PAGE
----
I like Canadian history, partly because it's mine and partly because I've read enough of it to know that the people and events are intrinsically interesting. It rewards study and sometimes it is, yes, exciting. But no one with even a modicum of objectivity, no one outside the tiny circle of the professionally committed, would dream of arguing that our history is as exciting as that of the French or the Americans (or the British, Russians, Germans, Greeks, Italians, Chinese and Japanese, to mention at random seven other nations). If we use the normal meaning of "excite" ("move to strong emotion, stir to passion, stir up eager, tumultuous feeling"), then Canada's past comes well down the list of exciting topics offered by the world's histories.

This should not be a cause of national shame. There's something irredeemably and wonderfully adult -- therefore, rather unexciting -- about Canadian history. Unlike the French in the 18th century, we have never promiscuously beheaded our leaders. Unlike the Americans in the 19th century, we have never set two halves of our society against each other in a war of unprecedented brutality. Those were two society-shaking, society-transforming dramas -- and really "exciting." I'm just as glad we missed out on that kind of history, even though it makes better books and movies. For those directly involved, it can be, to put it mildly, hideous.

Last year, in an intemperate tract called Who Killed Canadian History? (HarperCollins), Granatstein argued that Canadians know far too little of their background. Then he set out to assign blame. He placed the BNA Act first among the killers, because it assigned power over education to the provinces, allowing them to teach history regionally and ignore the story of Canadian nationhood. He blamed politicians and school boards because they marginalize history in the curriculum. He indicted the schools because they don't properly prepare students for university. He made students co-conspirators because they don't read enough, don't work hard enough and don't write well.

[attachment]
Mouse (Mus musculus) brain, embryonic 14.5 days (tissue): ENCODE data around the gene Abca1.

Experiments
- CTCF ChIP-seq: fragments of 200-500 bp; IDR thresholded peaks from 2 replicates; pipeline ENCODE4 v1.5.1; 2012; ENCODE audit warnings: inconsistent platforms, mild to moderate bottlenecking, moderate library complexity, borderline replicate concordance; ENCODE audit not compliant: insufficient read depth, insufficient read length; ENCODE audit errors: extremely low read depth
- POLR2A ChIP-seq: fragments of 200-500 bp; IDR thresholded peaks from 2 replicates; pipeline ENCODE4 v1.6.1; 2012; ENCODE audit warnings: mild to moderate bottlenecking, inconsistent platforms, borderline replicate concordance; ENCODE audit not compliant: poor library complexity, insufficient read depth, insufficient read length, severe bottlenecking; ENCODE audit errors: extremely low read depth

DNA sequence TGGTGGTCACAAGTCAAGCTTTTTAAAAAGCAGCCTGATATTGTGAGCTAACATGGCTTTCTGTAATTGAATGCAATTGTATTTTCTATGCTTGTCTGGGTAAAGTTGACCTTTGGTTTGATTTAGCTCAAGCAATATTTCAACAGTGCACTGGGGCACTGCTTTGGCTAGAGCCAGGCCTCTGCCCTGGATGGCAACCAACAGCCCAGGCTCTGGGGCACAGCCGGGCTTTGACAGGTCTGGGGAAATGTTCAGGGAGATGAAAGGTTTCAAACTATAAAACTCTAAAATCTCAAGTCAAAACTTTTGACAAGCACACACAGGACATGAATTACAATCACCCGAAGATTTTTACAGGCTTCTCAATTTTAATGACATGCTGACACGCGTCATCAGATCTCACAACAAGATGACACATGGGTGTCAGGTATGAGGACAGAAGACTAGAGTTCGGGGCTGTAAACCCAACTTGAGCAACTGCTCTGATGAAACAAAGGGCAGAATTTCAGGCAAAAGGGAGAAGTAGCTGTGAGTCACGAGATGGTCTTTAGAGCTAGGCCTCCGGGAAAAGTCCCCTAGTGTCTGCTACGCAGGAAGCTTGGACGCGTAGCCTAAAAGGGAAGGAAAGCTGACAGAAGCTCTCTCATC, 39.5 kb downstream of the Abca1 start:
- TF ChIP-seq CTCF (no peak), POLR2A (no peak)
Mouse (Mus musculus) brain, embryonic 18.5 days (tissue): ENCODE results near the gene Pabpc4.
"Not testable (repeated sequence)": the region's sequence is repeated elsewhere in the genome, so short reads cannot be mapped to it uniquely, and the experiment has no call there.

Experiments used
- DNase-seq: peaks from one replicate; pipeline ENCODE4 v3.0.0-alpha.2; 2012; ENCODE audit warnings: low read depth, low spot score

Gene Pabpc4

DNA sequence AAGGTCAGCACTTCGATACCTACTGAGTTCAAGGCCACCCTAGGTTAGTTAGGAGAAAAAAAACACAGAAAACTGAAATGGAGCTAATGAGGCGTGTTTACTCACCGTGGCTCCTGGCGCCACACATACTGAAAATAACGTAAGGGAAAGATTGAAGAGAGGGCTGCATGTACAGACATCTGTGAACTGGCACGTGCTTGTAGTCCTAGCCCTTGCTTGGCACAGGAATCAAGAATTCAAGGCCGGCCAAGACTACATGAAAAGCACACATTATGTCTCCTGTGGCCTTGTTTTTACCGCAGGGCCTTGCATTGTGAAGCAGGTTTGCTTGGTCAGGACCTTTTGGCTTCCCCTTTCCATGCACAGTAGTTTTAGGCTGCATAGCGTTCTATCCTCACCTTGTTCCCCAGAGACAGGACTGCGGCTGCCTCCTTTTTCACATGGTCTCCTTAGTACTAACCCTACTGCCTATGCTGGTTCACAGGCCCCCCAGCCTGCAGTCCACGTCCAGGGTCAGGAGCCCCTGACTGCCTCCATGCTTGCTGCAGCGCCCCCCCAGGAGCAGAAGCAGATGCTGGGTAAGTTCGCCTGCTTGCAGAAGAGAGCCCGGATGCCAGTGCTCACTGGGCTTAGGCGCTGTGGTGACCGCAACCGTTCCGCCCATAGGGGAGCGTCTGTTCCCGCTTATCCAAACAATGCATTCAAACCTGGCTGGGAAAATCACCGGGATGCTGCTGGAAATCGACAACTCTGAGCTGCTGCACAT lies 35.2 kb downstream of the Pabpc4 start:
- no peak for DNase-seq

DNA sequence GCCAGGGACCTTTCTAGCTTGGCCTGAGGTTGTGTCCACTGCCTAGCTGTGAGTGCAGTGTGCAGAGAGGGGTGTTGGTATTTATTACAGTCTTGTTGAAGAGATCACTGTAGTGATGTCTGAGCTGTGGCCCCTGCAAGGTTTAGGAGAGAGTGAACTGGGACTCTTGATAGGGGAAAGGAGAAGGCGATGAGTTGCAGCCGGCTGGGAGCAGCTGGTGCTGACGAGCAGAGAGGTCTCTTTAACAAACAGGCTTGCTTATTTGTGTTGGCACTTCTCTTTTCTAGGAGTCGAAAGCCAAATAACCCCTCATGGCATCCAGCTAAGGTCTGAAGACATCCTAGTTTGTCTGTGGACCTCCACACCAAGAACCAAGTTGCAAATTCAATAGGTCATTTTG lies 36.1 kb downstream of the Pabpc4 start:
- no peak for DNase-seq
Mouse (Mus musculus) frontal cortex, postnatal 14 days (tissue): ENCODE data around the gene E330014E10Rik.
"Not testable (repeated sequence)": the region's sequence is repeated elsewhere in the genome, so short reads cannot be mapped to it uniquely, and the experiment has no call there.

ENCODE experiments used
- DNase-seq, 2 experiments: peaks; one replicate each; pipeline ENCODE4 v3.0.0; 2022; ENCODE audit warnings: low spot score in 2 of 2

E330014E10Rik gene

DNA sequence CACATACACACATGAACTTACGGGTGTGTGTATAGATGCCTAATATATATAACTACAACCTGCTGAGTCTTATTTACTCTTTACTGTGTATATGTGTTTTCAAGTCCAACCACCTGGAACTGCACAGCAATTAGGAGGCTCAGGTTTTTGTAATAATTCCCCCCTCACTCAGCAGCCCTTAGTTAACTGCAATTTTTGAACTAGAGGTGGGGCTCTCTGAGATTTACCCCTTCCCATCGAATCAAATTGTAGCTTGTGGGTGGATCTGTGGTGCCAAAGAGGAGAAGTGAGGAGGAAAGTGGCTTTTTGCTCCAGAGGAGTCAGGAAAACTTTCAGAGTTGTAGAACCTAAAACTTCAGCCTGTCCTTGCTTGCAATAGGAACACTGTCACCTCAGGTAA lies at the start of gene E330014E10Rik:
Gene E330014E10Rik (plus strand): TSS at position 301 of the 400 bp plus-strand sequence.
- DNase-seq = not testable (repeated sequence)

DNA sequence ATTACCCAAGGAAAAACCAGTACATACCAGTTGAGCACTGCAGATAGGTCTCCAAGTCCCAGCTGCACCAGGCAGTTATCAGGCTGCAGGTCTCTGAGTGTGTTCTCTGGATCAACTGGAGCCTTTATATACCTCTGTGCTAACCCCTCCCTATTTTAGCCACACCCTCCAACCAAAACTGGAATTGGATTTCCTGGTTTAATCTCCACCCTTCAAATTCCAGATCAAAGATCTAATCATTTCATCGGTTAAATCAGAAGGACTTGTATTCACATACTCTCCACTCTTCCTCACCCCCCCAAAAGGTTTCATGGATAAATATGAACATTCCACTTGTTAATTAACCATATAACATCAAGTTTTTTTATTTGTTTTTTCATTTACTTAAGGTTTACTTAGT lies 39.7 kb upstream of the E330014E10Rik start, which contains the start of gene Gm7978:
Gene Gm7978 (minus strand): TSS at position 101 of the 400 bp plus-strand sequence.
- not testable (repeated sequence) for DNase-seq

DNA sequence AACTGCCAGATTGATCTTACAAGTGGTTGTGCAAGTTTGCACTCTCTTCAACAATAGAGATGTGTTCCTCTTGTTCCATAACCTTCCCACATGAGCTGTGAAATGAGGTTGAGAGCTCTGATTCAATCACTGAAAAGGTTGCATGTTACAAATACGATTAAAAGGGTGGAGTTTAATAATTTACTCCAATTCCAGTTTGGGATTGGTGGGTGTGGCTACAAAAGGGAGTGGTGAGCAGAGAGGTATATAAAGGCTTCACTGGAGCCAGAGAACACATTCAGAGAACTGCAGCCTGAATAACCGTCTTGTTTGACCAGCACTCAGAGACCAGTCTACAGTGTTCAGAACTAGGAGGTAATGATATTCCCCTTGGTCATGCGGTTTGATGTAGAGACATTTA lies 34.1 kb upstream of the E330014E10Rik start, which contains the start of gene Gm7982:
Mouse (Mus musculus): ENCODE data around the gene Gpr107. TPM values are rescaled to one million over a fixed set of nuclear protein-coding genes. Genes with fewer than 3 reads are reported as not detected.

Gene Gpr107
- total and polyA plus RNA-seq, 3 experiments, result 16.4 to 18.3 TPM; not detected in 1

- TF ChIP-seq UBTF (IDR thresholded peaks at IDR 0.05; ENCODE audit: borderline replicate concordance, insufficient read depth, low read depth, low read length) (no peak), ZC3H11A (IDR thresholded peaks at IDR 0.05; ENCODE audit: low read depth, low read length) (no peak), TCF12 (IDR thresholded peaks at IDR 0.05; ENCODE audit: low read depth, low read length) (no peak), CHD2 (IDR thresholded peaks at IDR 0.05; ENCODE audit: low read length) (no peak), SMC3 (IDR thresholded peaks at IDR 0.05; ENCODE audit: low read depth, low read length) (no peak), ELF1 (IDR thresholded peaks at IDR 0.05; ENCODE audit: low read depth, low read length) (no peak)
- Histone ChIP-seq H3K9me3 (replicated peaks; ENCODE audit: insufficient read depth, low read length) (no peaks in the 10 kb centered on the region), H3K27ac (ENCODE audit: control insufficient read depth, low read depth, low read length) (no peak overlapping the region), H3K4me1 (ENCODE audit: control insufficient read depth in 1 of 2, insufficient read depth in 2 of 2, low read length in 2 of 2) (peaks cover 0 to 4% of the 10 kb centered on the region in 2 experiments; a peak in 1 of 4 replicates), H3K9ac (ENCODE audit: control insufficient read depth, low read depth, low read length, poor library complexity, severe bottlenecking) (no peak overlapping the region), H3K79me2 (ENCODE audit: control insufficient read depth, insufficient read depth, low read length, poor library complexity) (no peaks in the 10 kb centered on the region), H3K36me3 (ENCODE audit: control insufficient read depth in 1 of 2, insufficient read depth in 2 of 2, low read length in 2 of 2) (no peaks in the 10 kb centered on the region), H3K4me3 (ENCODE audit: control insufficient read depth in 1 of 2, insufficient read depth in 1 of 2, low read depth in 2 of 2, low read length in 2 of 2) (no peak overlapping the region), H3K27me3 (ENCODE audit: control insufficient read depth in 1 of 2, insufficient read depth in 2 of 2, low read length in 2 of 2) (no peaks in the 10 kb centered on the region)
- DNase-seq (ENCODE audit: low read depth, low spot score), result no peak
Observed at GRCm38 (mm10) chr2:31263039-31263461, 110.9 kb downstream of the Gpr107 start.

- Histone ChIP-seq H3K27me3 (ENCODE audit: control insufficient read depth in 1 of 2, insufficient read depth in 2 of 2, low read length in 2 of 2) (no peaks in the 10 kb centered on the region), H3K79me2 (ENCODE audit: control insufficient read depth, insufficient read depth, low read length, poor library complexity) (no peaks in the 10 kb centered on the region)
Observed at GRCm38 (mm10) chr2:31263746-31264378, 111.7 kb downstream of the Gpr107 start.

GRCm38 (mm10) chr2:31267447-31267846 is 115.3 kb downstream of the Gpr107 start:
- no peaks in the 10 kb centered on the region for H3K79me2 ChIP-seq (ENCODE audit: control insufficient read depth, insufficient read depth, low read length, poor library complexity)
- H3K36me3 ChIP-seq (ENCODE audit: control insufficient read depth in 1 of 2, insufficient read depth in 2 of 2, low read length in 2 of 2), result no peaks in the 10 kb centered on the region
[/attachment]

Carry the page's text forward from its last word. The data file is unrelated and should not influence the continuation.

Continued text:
The list grew stupefyingly long, a cause of boredom in itself. Of course Granatstein accused his fellow historians (all of them unnamed, to make it really uninteresting) of abandoning national history in favour of women's studies, ethnic studies and other forms of social history.

Before his long, long book ended (actually it's only 156 pages), damned near everybody in the country was guilty of killing Canadian history. Just to be on the safe side, Granatstein threw in the whole population: "Canadians have not tried to understand their past . . ."

The guilt lay everywhere except on Granatstein. But wait. What happens when people take him at his word, commit themselves to studying the exciting national history of Canada and find themselves immersed in the Manitoba Schools Question, the reciprocity debate in 1911 and the King-Byng crisis? These are significant issues, to be sure, but hardly in a class with Napoleon and Lincoln. Students may decide, with some justice, that they have been conned -- and Granatstein and Starowicz, by overkill, will have joined the assassins of Canadian history.